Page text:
Facing the bad man

Brad Willis

Brad Willis is a writer based in Greenville, South Carolina. Willis spent a decade as an award-winning broadcast journalist. He has worked as a freelance writer, columnist, and professional blogger since 2005. He has also served as a commentator and guest on a wide variety of television, radio, and internet shows.

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9 Responses

  1. susannah says:

    you’ve just made me miss both of my previous careers. both the watching the system, and the “freedom stealing” (as jay called it).

    imho, your showing up in ct made all the difference. i know i’ve found myself praying that the victim wouldn’t show up, so the plea would go thru.

    i’m glad you went. i hope the same judge hears the case the next time the bad man is in ct.

  2. The Wife says:

    Its a way of taking control. You can’t fix what he did; can’t go back in time. But you can look him in the eye and know that he knows that his victims are real people and that what he did was wrong. You put a face to his crime. He’s got to live with that now.

  3. Dr. Chako says:

    Man, I feel good about this. Well done.

    Have you ever taken your kids to see this process? Do you plan on doing it?

    -DrC

  4. otis says:

    Susannah–Yeah, I know…I miss being there, but I keep reminding myself that being there did a lot more damage to my soul, to my family, and to me than it was ever worth.

    Chako–Kids are still too young to see it. They wouldn’t get it yet. In a few years, I plan to take the older boy. I think all kids should see it. Makes teen decision-making a lot more informed.

  5. Skip says:

    YOU LIE!! (sorry, couldn’t resist the SoCar dig from last night)

    Good call on taking the kids, might have to try that myself. Kind of a home-grown “scared straight” program? They tried that on us my senior yr in HS w/ a tour of the local prison- all we got out of it was plenty of new material for tormenting the select few classmates who were singled out by the inmates for sexual advances. (not me)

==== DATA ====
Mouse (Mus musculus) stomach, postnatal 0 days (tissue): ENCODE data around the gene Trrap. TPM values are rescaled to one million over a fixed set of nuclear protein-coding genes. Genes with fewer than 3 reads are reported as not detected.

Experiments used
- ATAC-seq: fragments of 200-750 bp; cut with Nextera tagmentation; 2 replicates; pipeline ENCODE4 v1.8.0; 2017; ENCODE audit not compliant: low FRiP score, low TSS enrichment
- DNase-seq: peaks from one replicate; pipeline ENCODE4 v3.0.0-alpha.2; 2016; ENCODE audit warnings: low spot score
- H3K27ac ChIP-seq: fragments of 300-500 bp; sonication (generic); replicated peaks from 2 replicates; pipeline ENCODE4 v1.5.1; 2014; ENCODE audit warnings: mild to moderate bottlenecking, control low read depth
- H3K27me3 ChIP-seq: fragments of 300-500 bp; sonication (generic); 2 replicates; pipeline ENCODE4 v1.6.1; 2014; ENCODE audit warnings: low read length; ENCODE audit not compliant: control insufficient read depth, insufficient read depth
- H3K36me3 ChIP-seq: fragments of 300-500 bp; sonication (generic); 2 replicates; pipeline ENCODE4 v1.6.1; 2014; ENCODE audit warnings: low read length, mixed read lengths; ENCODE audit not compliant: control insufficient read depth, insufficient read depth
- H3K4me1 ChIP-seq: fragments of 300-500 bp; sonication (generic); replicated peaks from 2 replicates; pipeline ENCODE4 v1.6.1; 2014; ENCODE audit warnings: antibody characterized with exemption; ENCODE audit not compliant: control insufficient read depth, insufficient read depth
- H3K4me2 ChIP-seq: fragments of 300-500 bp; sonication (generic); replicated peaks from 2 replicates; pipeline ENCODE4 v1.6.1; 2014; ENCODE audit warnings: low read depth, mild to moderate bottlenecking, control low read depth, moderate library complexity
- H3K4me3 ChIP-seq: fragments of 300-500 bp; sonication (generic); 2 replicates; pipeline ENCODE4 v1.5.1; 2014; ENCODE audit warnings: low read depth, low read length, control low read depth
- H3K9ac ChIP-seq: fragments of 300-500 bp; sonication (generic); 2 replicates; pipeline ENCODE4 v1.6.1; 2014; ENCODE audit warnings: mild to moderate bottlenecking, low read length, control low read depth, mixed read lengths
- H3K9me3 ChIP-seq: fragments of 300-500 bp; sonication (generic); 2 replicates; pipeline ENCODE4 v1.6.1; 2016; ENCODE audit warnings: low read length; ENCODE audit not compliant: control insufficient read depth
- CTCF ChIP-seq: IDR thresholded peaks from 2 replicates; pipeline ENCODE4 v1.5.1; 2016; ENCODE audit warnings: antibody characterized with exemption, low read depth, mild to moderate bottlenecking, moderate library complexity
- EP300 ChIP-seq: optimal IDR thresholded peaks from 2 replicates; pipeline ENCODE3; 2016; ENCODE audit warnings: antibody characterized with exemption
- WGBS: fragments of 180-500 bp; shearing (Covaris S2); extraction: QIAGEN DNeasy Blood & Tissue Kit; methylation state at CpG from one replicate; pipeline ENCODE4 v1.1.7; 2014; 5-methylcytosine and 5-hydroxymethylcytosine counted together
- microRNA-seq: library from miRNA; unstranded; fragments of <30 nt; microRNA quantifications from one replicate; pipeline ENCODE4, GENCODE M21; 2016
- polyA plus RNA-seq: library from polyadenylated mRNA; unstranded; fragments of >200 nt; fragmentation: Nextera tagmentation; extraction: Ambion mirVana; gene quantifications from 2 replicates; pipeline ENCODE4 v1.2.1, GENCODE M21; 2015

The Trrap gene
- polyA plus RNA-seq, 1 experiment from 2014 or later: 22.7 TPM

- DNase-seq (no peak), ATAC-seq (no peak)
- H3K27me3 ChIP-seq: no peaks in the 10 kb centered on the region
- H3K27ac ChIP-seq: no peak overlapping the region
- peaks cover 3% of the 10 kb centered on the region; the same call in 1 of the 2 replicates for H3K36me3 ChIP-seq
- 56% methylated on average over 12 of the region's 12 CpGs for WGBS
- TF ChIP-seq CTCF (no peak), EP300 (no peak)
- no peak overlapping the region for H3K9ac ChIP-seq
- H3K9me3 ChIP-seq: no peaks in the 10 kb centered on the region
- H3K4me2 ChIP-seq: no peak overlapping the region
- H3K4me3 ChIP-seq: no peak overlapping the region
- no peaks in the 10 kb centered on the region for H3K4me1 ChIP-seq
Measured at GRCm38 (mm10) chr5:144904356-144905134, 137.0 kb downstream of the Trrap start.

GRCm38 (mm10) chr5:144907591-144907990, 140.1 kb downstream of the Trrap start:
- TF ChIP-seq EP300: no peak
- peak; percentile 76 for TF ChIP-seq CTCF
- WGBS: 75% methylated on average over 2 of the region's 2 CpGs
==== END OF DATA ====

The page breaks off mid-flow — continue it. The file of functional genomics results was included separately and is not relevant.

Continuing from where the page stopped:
6. Drizztdj says:

    I wish I’d had your courage to face “the bad man” in court.

    My parents got rear ended by someone doing 100+ mph while drunk and high, like Tervo he had a long petty rap sheet and was running from a hit-and-run. Luckily they owned a station wagon that took the brunt of the blow smashing the car completely in up to the driver’s seats.

    The guy got off light with probation and fine payable to my parents (which he never paid), but I always wondered what would have happened if us three showed up at the courthouse during the trial to say something because according to the accident pictures all three of us would have been instantly killed at ages 15, 11, and 9 yet my dad got out of his car, unable to feel his right hand, to turn off the motor of the passed out a-hole so his car wouldn’t blow up because even after hitting my parents his foot was still on the gas.

  7. Da Goddess says:

    Good for you for going. Too many people don’t because they think it doesn’t matter. And if everyone did that, eventually the judges and attorneys would stop caring, too.

    I’m glad you can tell your eldest that you faced the bad man and, regardless of the outcome, make him feel a little safer.

  8. Liz says:

    B – I have loved catching up with you via your blog, hope M is well – tell her I said hi!

    Especially loved reminiscing with this post. Helping you cover Carolina Investors was my favorite time at YFF. Thank you for taking me under your wing.

    Liz

  9. PirateLawyer says:

    Great story. I wish more people would take the time and effort to provide such honest input into the justice system. Speaking as a criminal lawyer, I am often forced to be cynical about the process but your story here reminds me to keep the faith.

    The last word I would ever use to describe your trip to court would be “irrelevant”.

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